Keys to Planning and Building a Smart City

Data is the Base

The most important thing to remember as you consider any kind of Smart City project is that a decision will only be as good as the data you enter. Therefore, taking advantage of advances in processing and analytics means figuring out what data you need, how to get it, how to transfer it to where it is needed, and how to store it.

Historical trends are critical to urban planning and development, so any solution you use should be resilient, meaning you've taken all the necessary measures to ensure it will last no matter what. It also means you have to be selective about what data you need to store and for how long.

Modern smart cars, for example, can generate up to four terabytes of data per day. You may not need to keep all that data forever. So, setting up local storage and sorting it regularly for long term use in Cloud network is key. It's important to focus on what it takes (and for how long) to make the most of the Cloud's resources.


Network Is a Structure

If data is the foundation on which Smart Cities are built, then networks are the structures that allow you to build them. After all, your data will only be as useful as your ability to manipulate it, and that means being able to pull information from across the network at a moment's notice.

To understand how networks should operate at the kind of scale we're talking about, it's helpful to look at other implementations out there that approach the kind of complexity that Smart Cities require. As Julie Song, President at Advanced RF Technologies wrote for Forbes:

“Sports stadiums, or any venue that accommodates thousands of people in one area at the same time, are fundamentally incapable of supporting sufficient cellular connectivity to send pictures, texts or even phone calls. To increase cellular coverage and capacity, most of these venues install distributed antenna systems (DAS), with multiple remotes and strategically 'hidden' antennas for all major US carriers on the premises.”

It is very important that the placement of these network nodes is easy to reach. When it comes to connectivity, distance and architecture matter, as do materials. Most of us have experienced that one room in our homes where the Wi-Fi signal can be sluggish, and usually, it has to do with what material your signal has to pass through on its way from the router to your device.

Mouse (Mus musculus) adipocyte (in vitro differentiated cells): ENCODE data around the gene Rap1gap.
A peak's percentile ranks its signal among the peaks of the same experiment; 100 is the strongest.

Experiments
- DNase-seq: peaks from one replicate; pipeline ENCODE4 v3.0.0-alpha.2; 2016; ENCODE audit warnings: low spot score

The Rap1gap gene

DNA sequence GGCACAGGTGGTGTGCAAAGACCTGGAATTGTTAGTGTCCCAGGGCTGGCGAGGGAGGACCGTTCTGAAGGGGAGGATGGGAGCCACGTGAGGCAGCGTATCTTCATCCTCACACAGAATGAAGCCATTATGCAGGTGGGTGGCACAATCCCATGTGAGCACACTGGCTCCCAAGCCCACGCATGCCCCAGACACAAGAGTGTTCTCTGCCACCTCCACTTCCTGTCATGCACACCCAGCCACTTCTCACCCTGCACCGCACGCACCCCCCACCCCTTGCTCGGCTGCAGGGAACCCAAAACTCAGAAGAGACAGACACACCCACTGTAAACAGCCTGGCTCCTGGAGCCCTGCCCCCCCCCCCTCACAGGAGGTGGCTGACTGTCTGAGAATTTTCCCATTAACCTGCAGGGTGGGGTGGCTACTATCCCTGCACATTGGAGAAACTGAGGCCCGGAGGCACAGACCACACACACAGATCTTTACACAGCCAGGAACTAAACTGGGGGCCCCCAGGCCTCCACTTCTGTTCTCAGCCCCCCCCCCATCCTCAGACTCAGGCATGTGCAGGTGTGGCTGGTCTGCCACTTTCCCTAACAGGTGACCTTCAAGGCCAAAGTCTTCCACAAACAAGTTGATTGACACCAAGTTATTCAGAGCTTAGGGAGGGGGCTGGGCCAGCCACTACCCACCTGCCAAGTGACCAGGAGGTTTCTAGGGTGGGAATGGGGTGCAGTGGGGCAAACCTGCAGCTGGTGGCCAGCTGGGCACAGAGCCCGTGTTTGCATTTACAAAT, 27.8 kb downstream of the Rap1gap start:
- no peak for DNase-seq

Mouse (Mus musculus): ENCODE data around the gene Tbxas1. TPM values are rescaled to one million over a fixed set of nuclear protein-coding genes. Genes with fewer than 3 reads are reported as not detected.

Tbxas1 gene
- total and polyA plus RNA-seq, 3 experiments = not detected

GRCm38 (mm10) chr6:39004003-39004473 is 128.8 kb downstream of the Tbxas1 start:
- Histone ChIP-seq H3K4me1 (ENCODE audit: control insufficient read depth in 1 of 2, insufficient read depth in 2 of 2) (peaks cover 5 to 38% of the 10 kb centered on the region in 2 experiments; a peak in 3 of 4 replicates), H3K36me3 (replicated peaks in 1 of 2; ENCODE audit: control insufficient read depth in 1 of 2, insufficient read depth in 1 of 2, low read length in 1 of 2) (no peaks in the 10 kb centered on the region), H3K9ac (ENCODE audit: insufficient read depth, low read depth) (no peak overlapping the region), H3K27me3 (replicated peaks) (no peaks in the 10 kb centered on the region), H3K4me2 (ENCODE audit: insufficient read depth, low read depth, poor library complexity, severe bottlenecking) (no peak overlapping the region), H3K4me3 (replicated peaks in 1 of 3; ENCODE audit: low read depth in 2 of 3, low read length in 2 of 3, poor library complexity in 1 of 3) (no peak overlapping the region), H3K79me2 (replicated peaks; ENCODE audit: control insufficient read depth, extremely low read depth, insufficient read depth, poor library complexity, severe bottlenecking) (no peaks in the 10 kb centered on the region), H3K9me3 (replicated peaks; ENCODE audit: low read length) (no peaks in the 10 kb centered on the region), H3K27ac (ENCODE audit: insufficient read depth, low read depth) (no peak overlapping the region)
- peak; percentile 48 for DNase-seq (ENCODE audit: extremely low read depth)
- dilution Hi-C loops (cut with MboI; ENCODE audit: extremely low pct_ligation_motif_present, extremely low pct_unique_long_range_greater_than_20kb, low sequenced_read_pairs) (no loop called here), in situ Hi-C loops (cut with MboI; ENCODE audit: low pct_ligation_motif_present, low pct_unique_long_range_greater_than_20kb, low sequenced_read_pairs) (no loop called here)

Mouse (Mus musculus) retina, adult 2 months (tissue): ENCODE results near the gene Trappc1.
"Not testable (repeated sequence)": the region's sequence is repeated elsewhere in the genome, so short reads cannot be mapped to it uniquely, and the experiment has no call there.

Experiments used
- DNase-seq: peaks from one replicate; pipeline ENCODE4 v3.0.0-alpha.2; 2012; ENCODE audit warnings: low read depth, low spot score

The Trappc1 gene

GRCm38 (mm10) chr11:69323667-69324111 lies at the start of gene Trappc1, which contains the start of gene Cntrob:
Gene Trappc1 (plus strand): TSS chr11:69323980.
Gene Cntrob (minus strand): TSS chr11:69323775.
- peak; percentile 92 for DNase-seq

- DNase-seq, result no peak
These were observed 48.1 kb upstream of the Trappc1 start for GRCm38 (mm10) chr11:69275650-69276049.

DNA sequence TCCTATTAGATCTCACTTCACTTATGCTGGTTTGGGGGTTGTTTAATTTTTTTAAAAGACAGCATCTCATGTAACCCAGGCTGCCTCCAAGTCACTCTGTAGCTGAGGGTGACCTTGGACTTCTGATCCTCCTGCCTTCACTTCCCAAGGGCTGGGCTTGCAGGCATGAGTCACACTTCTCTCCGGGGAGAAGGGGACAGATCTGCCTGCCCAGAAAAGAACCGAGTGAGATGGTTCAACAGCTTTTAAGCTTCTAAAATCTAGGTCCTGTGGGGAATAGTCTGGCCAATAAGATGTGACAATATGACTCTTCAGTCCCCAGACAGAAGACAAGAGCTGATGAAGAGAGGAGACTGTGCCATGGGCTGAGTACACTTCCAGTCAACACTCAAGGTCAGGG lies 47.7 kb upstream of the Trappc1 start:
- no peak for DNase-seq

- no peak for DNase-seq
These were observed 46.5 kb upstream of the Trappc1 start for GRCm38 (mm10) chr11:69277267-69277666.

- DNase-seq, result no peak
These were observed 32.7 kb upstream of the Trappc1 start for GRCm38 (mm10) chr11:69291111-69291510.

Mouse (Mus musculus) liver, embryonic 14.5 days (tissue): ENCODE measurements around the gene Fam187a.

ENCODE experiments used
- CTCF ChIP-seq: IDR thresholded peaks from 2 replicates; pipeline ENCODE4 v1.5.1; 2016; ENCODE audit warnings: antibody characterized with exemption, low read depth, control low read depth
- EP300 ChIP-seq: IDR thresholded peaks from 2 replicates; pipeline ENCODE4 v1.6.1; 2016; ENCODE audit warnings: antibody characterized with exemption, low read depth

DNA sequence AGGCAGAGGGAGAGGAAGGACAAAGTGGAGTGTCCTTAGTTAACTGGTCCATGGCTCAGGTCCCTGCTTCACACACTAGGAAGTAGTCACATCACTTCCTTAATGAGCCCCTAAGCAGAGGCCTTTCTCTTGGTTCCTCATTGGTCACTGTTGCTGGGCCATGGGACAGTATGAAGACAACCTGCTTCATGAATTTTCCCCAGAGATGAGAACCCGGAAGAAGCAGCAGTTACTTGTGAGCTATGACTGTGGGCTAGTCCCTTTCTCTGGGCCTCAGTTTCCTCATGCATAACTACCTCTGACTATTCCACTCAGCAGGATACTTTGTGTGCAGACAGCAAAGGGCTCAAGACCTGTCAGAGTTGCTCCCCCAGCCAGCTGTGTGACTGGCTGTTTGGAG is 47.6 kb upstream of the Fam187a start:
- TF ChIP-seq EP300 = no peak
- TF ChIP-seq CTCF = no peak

Facilitating IoT Connectivity

In addition to the physical demands of your network, there are also digital requirements. The biggest priority is to create a low-latency environment that allows your decision-making process to follow the fast-paced rhythm of 21st century urban life.

Think about which IoT (Internet of Things) devices need to be connected and how. A sensor that reports water levels once a day, for example, may have very different requirements than a traffic camera at a busy intersection.

For devices that need to run on battery because it is difficult to get power to them, a low-power wide area network (LPWAN) protocol is key. This allows them to continue to report information without requiring constant replacement. Cameras, on the other hand, need bandwidth to support moving large files as quickly and smoothly as possible.


Modular Infrastructure

If you've spent any time reading or working on network security, you know that it's very important to keep your device up to date. New vulnerabilities are discovered all the time, and you should be able to patch, update, or replace any device on the network without interrupting daily operations. The modular infrastructure allows you to keep everything up to date while giving you the flexibility to make upgrades as needed.



It goes without saying that the digitization of civil infrastructure carries some pretty significant risks. Coordinated cyberattacks in which hackers gain control of IoT-connected devices have the potential to wreak havoc on the physical world.

This concern is fairly common in any conversation on the Internet of Things, but it gets even stronger when we talk about the scale of smart cities. Because of their civilian infrastructure, attackers can be motivated by a number of reasons, from financial gain to political reasons.

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